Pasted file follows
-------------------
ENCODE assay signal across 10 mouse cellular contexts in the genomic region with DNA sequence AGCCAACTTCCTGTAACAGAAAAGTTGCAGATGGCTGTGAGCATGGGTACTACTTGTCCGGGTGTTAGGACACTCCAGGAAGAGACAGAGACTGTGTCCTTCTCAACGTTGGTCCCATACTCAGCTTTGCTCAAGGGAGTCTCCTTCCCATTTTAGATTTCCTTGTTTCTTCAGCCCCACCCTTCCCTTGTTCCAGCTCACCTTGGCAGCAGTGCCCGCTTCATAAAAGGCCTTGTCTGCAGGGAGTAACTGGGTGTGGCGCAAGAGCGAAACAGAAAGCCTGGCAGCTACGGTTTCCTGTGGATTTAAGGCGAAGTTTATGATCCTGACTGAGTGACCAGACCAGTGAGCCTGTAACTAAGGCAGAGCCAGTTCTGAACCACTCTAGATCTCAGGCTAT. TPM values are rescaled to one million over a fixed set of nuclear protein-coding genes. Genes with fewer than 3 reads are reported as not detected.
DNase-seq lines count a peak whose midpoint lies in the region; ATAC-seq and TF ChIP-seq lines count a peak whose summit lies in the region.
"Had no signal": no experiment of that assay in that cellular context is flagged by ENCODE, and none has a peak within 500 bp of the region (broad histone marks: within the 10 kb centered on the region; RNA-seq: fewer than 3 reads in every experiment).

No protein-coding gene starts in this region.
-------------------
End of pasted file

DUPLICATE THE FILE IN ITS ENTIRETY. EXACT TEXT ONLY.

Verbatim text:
ENCODE assay signal across 10 mouse cellular contexts in the genomic region with DNA sequence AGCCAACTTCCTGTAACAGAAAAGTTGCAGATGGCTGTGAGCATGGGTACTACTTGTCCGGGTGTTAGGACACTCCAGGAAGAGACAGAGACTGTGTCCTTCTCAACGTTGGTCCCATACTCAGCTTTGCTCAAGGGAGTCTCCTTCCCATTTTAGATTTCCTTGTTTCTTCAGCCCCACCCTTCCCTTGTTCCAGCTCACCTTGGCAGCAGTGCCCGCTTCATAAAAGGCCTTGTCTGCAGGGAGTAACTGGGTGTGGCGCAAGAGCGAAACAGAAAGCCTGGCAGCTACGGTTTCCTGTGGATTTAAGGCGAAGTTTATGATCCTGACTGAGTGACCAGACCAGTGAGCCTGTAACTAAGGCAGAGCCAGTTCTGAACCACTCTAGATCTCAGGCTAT. TPM values are rescaled to one million over a fixed set of nuclear protein-coding genes. Genes with fewer than 3 reads are reported as not detected.
DNase-seq lines count a peak whose midpoint lies in the region; ATAC-seq and TF ChIP-seq lines count a peak whose summit lies in the region.
"Had no signal": no experiment of that assay in that cellular context is flagged by ENCODE, and none has a peak within 500 bp of the region (broad histone marks: within the 10 kb centered on the region; RNA-seq: fewer than 3 reads in every experiment).

No protein-coding gene starts in this region.